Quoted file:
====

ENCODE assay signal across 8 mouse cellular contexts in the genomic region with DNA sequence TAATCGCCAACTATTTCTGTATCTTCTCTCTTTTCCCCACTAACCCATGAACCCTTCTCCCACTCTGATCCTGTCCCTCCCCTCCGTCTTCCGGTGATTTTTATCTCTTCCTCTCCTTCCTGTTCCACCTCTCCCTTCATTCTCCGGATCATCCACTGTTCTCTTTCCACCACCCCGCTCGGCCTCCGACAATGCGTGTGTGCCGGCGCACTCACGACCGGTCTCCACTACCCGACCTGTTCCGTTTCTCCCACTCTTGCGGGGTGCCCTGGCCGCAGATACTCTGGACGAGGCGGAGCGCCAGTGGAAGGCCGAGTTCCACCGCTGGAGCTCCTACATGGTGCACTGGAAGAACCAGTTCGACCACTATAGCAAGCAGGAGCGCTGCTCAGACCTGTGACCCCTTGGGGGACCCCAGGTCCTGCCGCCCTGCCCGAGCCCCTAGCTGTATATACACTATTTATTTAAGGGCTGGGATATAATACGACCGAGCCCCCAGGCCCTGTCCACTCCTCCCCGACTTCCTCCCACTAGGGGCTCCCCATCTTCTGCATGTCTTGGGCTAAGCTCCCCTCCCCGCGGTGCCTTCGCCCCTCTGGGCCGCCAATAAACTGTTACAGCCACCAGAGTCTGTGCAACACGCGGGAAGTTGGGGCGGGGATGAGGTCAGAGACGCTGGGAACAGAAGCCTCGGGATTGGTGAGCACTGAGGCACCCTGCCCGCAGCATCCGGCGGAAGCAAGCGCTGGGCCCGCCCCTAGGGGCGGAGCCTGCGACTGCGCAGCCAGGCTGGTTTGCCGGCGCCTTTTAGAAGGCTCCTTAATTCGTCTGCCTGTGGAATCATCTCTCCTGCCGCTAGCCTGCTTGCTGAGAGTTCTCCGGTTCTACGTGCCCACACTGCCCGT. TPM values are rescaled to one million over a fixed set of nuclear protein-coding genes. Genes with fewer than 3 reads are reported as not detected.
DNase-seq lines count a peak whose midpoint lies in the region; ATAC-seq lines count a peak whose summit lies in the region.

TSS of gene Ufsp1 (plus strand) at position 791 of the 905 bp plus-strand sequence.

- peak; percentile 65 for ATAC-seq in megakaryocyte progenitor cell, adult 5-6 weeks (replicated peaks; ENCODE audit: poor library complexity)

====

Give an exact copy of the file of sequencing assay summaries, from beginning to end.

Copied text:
ENCODE assay signal across 8 mouse cellular contexts in the genomic region with DNA sequence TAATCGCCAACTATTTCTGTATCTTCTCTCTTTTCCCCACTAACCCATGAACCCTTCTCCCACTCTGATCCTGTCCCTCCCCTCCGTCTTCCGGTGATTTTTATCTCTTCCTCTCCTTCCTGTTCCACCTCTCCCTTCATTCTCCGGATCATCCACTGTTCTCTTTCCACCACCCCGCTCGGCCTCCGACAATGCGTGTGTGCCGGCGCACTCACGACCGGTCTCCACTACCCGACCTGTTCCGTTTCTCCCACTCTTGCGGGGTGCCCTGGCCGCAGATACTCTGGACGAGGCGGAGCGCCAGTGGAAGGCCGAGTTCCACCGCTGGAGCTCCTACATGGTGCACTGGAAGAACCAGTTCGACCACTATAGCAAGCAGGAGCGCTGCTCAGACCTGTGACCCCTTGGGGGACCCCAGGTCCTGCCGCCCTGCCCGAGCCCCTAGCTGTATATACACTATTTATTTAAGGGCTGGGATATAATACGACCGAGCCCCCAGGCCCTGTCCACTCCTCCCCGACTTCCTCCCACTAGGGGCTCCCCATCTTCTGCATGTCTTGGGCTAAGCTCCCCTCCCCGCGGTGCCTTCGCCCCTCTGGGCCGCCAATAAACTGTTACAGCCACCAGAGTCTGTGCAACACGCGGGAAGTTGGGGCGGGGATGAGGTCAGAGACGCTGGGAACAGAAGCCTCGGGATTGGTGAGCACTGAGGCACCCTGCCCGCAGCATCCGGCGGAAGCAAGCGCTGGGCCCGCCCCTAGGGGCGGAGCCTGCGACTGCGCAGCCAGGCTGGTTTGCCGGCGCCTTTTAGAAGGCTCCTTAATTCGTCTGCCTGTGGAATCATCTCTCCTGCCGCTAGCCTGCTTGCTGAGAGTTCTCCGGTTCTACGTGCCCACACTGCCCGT. TPM values are rescaled to one million over a fixed set of nuclear protein-coding genes. Genes with fewer than 3 reads are reported as not detected.
DNase-seq lines count a peak whose midpoint lies in the region; ATAC-seq lines count a peak whose summit lies in the region.

TSS of gene Ufsp1 (plus strand) at position 791 of the 905 bp plus-strand sequence.

- peak; percentile 65 for ATAC-seq in megakaryocyte progenitor cell, adult 5-6 weeks (replicated peaks; ENCODE audit: poor library complexity)